Presenter Email

timm.bliss@okstate.edu

Keywords

diversity, equity, collegiate flight student, airline industry, pilot training

Abstract

There will be a tremendous need for commercial pilots over the next ten years. To maintain a pipeline of pilots, a US airline announced a diversity initiative in March 2021 to operate their own flight school with the goal of hiring thousands of pilots, at least 50% of them women or people of color. In December 2021, 80% of the airline’s inaugural class of 30 flight students were women or people of color. In 2022, several other airlines launched similar initiatives. The purpose of this study was to identify perceptions of collegiate flight students regarding these airlines’ new training and hiring initiatives focused on race and gender. There were 225 flight students from seven collegiate flight programs who participated in this study. Some of the findings indicated that only 48% of students agreed that airlines should diversify their pilot ranks and create new opportunities for women and people of color, only 26% agreed white pilots are perceived as a racial barrier and males are considered a gender barrier for potential pilot candidates, 78% agreed passengers want airlines to hire pilots based upon aptitude and competency and not gender and ethnicity, 83% agreed airlines that discriminate against applicants violate the Civil Rights Act, and 89% agreed airlines operating their own flight schools will negatively impact a collegiate flight student’s employment opportunity. The dissemination of findings will foster needed dialog regarding the diversification of the flight deck and the effects these new training and hiring initiatives have on the collegiate flight environment.

COinS
 

The Diversification of the US Airline Pilot Career Field: Perceptions of Collegiate Flight Students.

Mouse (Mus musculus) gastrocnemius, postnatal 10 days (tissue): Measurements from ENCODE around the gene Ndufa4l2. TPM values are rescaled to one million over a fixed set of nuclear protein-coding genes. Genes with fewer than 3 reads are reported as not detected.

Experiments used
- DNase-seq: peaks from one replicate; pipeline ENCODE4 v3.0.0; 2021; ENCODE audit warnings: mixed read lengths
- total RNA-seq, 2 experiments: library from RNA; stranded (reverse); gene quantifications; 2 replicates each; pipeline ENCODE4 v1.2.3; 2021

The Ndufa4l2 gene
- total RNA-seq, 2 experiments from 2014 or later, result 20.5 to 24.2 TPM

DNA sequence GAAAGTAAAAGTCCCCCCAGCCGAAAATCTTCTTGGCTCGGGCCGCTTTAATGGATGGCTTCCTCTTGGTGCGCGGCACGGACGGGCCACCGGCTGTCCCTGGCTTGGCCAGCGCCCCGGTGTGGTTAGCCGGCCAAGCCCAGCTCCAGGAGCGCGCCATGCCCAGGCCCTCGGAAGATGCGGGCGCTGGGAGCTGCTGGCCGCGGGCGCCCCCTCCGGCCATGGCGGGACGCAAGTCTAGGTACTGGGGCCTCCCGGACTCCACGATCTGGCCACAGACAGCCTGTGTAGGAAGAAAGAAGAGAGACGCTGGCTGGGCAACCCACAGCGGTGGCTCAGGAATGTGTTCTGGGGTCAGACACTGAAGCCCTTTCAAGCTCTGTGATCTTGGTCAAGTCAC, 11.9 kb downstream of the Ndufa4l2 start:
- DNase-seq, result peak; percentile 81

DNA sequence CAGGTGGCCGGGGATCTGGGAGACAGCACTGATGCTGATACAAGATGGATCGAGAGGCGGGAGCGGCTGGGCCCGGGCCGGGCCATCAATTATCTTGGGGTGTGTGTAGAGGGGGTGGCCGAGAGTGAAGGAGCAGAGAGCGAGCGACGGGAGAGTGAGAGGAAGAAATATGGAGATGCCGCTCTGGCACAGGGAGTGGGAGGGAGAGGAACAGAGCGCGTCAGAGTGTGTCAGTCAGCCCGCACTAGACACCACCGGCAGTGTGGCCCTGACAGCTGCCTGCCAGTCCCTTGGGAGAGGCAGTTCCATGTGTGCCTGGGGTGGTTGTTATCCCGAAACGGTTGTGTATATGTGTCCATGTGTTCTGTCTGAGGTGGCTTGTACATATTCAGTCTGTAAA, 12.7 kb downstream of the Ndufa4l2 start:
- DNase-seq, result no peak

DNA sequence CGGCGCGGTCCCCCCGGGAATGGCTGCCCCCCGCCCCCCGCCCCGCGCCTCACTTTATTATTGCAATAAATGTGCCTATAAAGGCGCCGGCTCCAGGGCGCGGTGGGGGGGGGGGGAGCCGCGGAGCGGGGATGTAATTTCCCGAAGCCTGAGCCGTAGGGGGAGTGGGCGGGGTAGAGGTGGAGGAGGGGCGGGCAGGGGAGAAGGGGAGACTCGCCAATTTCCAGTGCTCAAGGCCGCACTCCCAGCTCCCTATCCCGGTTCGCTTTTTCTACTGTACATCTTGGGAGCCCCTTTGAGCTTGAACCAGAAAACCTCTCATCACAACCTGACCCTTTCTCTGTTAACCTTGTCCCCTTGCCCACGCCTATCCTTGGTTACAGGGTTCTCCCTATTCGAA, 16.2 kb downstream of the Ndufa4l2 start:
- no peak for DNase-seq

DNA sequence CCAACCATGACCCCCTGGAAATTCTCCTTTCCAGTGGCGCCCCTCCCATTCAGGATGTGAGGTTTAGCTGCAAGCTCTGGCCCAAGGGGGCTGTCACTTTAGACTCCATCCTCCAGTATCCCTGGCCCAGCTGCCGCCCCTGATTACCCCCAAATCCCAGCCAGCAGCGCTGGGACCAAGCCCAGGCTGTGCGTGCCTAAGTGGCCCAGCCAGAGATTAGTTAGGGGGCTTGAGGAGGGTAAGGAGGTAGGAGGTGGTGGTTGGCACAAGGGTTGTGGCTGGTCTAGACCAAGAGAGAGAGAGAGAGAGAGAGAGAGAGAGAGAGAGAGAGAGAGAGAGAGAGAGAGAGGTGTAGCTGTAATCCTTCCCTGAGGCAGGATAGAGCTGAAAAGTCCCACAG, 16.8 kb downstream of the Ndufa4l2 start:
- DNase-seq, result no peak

There will be a tremendous need for commercial pilots over the next ten years. To maintain a pipeline of pilots, a US airline announced a diversity initiative in March 2021 to operate their own flight school with the goal of hiring thousands of pilots, at least 50% of them women or people of color. In December 2021, 80% of the airline’s inaugural class of 30 flight students were women or people of color. In 2022, several other airlines launched similar initiatives. The purpose of this study was to identify perceptions of collegiate flight students regarding these airlines’ new training and hiring initiatives focused on race and gender. There were 225 flight students from seven collegiate flight programs who participated in this study. Some of the findings indicated that only 48% of students agreed that airlines should diversify their pilot ranks and create new opportunities for women and people of color, only 26% agreed white pilots are perceived as a racial barrier and males are considered a gender barrier for potential pilot candidates, 78% agreed passengers want airlines to hire pilots based upon aptitude and competency and not gender and ethnicity, 83% agreed airlines that discriminate against applicants violate the Civil Rights Act, and 89% agreed airlines operating their own flight schools will negatively impact a collegiate flight student’s employment opportunity. The dissemination of findings will foster needed dialog regarding the diversification of the flight deck and the effects these new training and hiring initiatives have on the collegiate flight environment.

 

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